The Man Booker Prize
The Man Booker Prize for Fiction is awarded every year for a novel written by a writer from the Commonwealth or the Republic of Ireland and it aims to represent the very best in contemporary fiction. The prize was originally called the Booker-McConnell Prize, which was the name of the company that sponsored it, though it was better-known as simply the ‘Booker Prize’. In 2002, the Man Group became the sponsor and they chose the new name, keeping ‘Booker’.
Publishers can submit books for consideration for the prize, but the judges can also ask for books to be submitted they think should be included. Firstly, the Advisory Committee give advice if there have been any changes to the rules for the prize and selects the people who will judge the books. The judging panel changes every year and usually a person is only a judge once.
Great efforts are made to ensure that the judging panel is balanced in terms of gender and professions within the industry, so that a writer, a critic, an editor and an academic are chosen along with a well-known person from wider society. However, when the panel of judges has been finalized, they are left to make their own decisions without any further involvement or interference from the prize sponsor.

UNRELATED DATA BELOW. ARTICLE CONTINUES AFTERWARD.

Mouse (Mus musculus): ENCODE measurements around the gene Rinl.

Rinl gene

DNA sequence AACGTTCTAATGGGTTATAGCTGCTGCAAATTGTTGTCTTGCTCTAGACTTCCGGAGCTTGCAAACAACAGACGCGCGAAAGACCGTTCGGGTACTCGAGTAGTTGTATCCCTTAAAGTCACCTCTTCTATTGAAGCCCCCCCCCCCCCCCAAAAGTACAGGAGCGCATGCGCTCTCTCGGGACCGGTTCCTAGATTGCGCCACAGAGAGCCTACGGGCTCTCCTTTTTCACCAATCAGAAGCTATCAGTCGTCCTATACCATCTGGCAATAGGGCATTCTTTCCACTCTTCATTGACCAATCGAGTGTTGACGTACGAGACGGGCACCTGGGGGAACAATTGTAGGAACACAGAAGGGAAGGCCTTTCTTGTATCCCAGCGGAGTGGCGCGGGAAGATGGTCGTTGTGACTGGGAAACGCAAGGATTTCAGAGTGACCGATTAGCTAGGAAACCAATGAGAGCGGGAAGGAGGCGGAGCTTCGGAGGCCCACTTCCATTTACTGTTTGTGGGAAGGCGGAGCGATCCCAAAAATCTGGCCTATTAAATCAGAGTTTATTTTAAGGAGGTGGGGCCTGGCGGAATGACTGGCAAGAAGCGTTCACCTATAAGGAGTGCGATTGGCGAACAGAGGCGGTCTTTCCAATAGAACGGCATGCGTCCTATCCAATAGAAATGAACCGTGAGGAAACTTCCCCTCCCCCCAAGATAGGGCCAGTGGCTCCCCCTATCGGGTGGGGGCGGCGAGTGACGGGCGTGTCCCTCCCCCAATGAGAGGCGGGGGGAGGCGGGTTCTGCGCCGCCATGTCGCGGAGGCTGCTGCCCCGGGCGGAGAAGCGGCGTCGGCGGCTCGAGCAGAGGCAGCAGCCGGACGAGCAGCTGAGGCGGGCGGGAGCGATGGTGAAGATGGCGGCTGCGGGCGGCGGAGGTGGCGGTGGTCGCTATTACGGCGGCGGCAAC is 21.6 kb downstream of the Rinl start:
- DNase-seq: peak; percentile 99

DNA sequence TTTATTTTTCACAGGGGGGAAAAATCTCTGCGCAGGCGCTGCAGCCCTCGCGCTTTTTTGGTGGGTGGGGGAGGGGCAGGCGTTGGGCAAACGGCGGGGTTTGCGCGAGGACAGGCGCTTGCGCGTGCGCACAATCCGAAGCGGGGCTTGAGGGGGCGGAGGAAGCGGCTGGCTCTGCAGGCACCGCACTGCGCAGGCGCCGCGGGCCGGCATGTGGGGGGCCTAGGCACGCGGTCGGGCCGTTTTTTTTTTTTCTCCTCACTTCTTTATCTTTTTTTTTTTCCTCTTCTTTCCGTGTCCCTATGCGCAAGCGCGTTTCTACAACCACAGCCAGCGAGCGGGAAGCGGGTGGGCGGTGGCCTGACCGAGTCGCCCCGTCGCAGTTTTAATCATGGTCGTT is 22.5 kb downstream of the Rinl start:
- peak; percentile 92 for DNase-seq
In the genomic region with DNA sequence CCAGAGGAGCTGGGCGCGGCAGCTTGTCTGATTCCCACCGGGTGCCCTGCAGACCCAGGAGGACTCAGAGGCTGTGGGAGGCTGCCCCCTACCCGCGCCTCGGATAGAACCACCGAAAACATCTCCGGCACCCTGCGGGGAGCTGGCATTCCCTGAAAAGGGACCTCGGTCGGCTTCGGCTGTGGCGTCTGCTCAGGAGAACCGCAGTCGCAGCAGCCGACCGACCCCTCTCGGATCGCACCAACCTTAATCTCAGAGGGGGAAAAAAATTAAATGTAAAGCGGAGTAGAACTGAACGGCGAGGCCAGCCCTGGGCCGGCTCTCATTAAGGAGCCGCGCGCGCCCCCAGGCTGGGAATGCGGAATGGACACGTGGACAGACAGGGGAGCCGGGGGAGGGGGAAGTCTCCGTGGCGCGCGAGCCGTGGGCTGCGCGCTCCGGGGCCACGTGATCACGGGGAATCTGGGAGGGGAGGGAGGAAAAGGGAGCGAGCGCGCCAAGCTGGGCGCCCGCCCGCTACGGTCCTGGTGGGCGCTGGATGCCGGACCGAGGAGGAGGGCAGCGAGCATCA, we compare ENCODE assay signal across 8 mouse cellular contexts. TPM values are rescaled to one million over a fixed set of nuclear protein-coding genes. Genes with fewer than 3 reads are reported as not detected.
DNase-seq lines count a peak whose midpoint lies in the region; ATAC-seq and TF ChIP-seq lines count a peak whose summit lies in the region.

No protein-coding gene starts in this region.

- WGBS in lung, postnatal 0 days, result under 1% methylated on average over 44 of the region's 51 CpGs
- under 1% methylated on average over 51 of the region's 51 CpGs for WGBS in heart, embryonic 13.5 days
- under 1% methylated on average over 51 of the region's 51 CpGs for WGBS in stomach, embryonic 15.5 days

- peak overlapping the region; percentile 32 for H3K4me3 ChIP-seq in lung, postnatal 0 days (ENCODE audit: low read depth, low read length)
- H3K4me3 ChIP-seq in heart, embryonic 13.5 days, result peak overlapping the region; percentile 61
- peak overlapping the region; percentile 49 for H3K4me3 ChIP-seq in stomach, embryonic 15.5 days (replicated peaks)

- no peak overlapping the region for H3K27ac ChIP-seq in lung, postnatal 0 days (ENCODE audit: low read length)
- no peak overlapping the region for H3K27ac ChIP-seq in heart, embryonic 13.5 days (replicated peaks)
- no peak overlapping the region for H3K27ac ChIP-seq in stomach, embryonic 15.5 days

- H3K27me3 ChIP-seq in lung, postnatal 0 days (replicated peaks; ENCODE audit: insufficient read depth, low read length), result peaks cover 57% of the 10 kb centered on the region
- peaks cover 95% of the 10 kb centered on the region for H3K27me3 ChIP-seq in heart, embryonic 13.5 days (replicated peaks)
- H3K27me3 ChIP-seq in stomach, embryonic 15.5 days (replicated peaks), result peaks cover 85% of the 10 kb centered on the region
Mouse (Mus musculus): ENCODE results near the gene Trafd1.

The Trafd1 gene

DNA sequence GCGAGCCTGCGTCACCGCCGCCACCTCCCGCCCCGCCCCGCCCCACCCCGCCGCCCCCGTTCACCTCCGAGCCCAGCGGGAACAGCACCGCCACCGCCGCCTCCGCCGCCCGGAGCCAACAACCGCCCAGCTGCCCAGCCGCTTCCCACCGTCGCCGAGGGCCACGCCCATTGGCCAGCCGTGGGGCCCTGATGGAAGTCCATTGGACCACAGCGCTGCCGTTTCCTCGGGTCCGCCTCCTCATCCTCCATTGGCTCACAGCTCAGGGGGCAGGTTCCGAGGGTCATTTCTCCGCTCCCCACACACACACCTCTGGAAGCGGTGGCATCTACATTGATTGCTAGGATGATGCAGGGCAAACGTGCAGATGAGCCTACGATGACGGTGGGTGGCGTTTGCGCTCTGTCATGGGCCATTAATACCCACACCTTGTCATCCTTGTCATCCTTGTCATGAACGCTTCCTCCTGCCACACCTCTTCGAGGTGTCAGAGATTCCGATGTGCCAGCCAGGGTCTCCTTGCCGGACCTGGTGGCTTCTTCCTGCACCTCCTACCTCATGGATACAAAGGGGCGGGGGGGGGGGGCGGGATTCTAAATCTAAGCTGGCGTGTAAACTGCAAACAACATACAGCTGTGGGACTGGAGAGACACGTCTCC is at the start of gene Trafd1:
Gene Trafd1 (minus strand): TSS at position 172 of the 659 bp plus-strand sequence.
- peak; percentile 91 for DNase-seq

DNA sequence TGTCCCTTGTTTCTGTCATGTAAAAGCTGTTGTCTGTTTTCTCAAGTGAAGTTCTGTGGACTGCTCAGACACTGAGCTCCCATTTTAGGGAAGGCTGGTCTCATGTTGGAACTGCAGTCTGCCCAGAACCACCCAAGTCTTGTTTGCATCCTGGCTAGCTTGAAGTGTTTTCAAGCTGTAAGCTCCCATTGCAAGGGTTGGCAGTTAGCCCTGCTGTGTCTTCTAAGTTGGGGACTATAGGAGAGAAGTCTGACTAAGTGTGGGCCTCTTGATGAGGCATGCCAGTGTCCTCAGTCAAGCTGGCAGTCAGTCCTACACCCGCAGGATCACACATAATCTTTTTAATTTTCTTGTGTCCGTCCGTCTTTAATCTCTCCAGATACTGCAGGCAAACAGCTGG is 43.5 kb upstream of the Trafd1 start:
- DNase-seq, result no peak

The Man Booker judges include critics, writers and academics to maintain the consistent quality of the prize and its influence is such that the winner will almost certainly see the sales increase considerably , in addition to the £50,000 that comes with the prize.